We want to buy a beautifully renovated, below-grade co-op in Carnegie Hill, and we're planning to get a mortgage with a 30% down payment (at least until we sell our single-family house out of state). The first lender we approached denied our mortgage because a doctor's office shares the lobby of the building; they were willing to lend to us in that building, just not for the first-floor apartment. We're now starting over with a different lender. Why is this so difficult? How do we get around this?
You’re running up against a part of New York City real estate that’s often surprising for out-of-towners, and that’s a set of Fannie Mae guidelines that applies to condo and co-op buildings, as well as individual borrowers, our experts say. Since many banks sell mortgages to Fannie Mae, they follow the government-sponsored agency’s criteria for what constitutes a “safe” loan to make. And thus a perfectly qualified New York buyer may have trouble getting a mortgage for an apartment in a building that, for example, doesn’t have enough money saved up in its reserve fund.
In your situation, the fact that the co-op is below ground is probably not the main stumbling block, unless that lender has some specific internal rule, experts say. Likewise, a doctor’s office in the building --- even on the same floor as the co-op and the lobby -- likely isn’t the issue. “If the doctor’s office is part of the co-op, the lender is making an error as the only rule regarding commercial space is the no-more-than-20%-commercial-space rule,” says Rolan Shnayder of H.O.M.E. Mortgage Bankers, referring to a Fannie Mae rule for apartments in buildings where more than 20% of the space is non-residential.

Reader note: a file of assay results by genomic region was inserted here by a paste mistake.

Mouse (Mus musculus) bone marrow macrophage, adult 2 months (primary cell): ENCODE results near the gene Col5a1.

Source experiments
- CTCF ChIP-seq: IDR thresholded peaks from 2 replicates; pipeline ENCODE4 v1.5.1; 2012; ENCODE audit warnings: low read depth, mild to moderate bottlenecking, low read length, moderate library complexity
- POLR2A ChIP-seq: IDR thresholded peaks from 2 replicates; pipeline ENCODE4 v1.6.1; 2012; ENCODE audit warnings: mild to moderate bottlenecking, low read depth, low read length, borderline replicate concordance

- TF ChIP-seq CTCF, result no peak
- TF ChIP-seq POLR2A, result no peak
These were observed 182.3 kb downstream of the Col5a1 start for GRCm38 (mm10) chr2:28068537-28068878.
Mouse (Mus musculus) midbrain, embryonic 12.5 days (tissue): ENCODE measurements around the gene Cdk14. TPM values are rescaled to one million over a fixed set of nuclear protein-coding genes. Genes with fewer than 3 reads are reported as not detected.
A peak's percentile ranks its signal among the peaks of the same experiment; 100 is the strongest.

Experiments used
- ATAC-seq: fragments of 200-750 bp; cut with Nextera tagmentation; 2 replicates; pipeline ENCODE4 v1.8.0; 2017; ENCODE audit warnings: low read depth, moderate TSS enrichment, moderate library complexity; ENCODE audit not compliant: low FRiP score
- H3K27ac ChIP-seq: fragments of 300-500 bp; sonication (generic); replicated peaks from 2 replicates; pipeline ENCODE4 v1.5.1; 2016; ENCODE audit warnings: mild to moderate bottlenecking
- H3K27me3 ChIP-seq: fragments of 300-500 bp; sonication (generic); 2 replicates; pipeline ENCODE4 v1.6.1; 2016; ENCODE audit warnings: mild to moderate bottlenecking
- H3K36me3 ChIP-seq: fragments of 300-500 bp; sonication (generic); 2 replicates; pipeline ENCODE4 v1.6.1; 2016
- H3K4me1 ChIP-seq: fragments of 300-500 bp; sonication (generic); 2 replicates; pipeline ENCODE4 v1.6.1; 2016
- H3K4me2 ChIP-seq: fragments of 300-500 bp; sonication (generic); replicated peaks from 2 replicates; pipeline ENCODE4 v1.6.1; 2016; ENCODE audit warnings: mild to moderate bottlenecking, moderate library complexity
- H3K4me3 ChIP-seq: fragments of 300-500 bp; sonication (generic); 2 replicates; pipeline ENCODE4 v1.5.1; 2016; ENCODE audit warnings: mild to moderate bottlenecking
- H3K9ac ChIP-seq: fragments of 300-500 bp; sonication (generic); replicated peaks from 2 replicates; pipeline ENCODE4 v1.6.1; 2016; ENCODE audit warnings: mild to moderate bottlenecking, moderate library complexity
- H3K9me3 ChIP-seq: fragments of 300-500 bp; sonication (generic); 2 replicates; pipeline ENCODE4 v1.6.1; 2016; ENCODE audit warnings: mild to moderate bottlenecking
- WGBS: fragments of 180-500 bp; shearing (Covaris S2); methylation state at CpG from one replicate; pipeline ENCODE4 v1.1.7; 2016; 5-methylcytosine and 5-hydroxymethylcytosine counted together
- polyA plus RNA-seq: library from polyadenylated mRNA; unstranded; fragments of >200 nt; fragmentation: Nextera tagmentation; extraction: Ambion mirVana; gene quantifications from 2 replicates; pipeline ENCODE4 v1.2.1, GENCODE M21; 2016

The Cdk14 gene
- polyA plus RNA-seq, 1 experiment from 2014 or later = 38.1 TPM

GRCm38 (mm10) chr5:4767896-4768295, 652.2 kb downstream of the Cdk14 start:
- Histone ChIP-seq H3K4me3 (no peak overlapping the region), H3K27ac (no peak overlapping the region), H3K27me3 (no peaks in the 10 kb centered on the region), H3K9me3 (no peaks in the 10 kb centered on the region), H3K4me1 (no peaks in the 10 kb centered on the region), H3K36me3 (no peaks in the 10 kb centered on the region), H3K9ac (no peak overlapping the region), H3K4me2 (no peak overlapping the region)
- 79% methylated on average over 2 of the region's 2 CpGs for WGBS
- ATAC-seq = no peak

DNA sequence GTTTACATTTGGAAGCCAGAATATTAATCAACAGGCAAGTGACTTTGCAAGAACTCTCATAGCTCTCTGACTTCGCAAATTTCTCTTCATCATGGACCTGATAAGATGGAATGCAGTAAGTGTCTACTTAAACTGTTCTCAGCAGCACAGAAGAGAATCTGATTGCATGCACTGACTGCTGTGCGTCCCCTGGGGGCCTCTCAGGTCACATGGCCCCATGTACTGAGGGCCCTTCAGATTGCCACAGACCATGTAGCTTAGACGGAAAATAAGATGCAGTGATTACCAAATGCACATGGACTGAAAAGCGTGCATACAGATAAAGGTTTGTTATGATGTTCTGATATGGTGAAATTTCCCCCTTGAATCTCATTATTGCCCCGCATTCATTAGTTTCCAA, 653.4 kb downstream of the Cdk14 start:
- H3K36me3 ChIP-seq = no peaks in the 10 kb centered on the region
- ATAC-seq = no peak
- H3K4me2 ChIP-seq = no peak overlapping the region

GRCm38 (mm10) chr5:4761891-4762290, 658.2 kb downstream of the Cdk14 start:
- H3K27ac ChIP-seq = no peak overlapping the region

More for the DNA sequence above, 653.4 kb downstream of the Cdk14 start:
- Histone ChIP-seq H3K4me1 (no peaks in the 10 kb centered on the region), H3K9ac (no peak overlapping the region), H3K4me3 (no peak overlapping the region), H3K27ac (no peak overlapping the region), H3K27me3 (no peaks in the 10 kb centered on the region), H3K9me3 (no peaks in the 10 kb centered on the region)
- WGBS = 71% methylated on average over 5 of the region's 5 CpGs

However, if the doctor’s office is not part of the co-operative but is sharing the common space, that could be a problem for Fannie Mae, Shnayder says. Similarly, there may be a snag if the place you want to buy was once a professional space and then was converted to an apartment, notes Robbie Gendels, a senior loan officer in the New York City office of National Cooperative Bank, since it could technically be counted as commercial space -- and not something that would qualify for a home loan.
Regardless, your decision to seek out another lender is the right move. Smaller, private lenders will be more likely to make an exception for a qualified buyer than a big, brand-name bank. Indeed, portfolio lenders -- which keep mortgages on their books, rather than selling them to Fannie Mae, and thus are not beholden to the agency’s rules -- may lend to you. Note that if you’re borrowing $625,500 or more -- that is, a jumbo loan that doesn’t conform to Fannie Mae’s guidelines in the first place -- you’ll have to go to a portfolio lender, notes Peter Lucia, the Brooklyn branch manager for Mortgage Master. “Every portfolio lender is going to have a different take on this,” he says.
It may be difficult, but if the co-op is your dream home, it pays to shop around with other lenders. “If there are sufficient windows and you love the apartment,” Lucia says, “go for it.”
Leigh Kamping-Carder is a senior editor at BrickUnderground.com, the online survival guide to finding a NYC apartment and living happily ever after. To see more expert answers or to ask a real estate question, click here.